The roads were slightly iced over on saturday wgen i was out running an errand. I turned into a parking lot going maybe5-10 mph and immediately began to slide about 20 feet until the front driver side wheel hit a curb side to side not head on. There wasnt a huge noise and the car stayed on. I began to put the car in park with the e brake on and got out to inspect the damage. It looks fine with some scratched on the rim and stuff. I got back in turned it on backed up and pulled into a spot. The alignment is definately off and when backing out with my wheel turned all the way the right it skids while the passenger side wheel turns. I got back on the road to try and go home but the car shook side to side to much to go over 5-10 mph. It was just the wheel that caused this and the steering wheel wanted to move a little in my hand. I inspected the wheel further and it has some chips and possible bending. Something on the shock looks broken and thats all i could see.
My car has 156000 miles.
My car has an automatic transmission.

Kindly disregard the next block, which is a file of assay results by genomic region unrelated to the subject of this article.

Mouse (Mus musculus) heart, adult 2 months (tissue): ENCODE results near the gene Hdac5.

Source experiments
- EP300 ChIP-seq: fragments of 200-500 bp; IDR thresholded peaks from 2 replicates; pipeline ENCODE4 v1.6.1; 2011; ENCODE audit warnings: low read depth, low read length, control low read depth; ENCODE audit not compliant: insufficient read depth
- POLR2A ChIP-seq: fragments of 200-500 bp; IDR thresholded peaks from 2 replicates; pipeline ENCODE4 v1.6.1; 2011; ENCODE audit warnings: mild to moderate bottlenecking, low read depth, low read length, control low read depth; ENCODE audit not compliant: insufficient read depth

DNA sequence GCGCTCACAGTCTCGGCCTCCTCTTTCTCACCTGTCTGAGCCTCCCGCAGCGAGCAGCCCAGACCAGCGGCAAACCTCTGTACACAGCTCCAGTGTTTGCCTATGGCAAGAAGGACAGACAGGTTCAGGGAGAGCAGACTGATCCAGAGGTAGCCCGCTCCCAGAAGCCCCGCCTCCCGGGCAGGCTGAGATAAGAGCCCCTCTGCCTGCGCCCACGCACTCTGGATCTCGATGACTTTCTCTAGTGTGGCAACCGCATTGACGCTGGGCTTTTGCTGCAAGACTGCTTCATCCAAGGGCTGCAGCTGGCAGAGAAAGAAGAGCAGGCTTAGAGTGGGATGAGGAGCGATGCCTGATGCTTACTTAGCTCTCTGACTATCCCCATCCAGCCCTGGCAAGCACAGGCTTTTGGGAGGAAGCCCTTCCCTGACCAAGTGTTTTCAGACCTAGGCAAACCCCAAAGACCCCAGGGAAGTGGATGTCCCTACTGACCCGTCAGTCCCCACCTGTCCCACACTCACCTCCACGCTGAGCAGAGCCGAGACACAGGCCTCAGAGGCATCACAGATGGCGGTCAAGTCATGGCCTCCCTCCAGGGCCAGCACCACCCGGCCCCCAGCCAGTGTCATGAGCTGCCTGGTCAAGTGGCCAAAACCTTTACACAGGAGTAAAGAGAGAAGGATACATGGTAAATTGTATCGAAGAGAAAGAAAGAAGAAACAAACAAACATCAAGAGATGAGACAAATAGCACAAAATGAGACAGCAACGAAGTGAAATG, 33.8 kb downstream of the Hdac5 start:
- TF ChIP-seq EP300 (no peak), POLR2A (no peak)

The good news is, as long as there is no damage to the frame (or sub-frame) of your car, or the mounting stubs for the strut, control arms and so forth, what you are describing typically requires fairly mundane repairs. Sideways impacts are actually a common cause of the kind of damage you are describing as the vehicle suspension is designed to resist impacts during forward motion, not so much sideways motion. So, hitting a bump straight on at 70 MPH doesn’t damage the suspension (usually) but apply a quarter of that "force" from a sideways direction and the result is quite different. So, that’s the good news. The bad news is to estimate something like this requires a thorough on-site inspection and the estimator will also need to know if you want genuine OEM Ford parts or aftermarket knock offs or more likely a combination. The bottom line is what you are describing is almost undoubtedly readily repairable so what I recommend is that you request a front suspension inspection. The responding certified mechanic will evaluate what you have, on site, and give you an estimate to repair what appears visually, and by simple measurement, to be be broken. In your circumstance, the actual repairs can also be done at your location although at the conclusion of the repairs, the front end will have to be professionally aligned (the Mechanic can advise as to that, such as where to go and what exactly to ask for and be cautious of). To give you an idea of the "type" of parts that you "might" (subject to inspection) ultimately have to replace during the repair, it would be things like: strut, knuckle, control arm, tie rod end, wheel, wheel bearing, ball joint, and related parts. But, again, keep in mind, the exact complement of parts will depend on an expert inspection. Obviously, only parts that are broken or not safely re-usable would be considered for replacement. Best wishes with this...if you schedule an inspection to get this estimated, you will be well on your way to getting this resolved and if you have any additional concerns or questions, by all means please let us know that, too.
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